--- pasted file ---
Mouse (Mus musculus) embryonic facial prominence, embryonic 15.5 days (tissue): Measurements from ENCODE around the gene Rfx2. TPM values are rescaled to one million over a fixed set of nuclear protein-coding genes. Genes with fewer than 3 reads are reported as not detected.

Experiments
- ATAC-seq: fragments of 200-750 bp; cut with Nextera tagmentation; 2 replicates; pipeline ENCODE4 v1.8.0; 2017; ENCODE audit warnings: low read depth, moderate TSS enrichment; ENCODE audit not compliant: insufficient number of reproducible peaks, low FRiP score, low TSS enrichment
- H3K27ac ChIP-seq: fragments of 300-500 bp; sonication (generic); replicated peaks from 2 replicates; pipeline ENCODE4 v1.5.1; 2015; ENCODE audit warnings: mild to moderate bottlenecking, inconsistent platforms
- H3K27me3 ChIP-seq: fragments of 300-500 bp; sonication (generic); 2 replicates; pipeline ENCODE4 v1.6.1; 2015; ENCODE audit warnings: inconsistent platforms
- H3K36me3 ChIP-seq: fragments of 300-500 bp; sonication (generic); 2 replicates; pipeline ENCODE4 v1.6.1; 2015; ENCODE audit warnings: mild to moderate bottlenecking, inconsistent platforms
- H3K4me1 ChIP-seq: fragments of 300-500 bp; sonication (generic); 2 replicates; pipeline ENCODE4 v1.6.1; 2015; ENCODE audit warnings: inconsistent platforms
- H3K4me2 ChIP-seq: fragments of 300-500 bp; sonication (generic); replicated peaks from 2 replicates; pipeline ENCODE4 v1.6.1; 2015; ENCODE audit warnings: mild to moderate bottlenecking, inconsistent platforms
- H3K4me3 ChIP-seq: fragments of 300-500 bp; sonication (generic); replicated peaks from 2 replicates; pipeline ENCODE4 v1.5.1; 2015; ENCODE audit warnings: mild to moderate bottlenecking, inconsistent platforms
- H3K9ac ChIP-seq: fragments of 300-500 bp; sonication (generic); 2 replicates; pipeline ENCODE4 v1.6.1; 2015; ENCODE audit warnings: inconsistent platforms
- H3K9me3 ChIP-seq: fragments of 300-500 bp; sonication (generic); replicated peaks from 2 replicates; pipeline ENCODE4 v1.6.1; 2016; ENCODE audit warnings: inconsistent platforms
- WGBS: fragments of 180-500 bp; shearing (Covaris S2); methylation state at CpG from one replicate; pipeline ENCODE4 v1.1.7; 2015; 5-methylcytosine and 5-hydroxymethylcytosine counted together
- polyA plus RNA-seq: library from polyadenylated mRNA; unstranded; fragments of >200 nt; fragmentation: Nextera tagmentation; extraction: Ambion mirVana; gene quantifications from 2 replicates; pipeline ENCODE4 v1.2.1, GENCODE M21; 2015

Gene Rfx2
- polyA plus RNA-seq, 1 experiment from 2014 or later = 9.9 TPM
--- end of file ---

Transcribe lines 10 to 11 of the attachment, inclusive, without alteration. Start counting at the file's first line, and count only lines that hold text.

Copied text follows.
- H3K9ac ChIP-seq: fragments of 300-500 bp; sonication (generic); 2 replicates; pipeline ENCODE4 v1.6.1; 2015; ENCODE audit warnings: inconsistent platforms
- H3K9me3 ChIP-seq: fragments of 300-500 bp; sonication (generic); replicated peaks from 2 replicates; pipeline ENCODE4 v1.6.1; 2016; ENCODE audit warnings: inconsistent platforms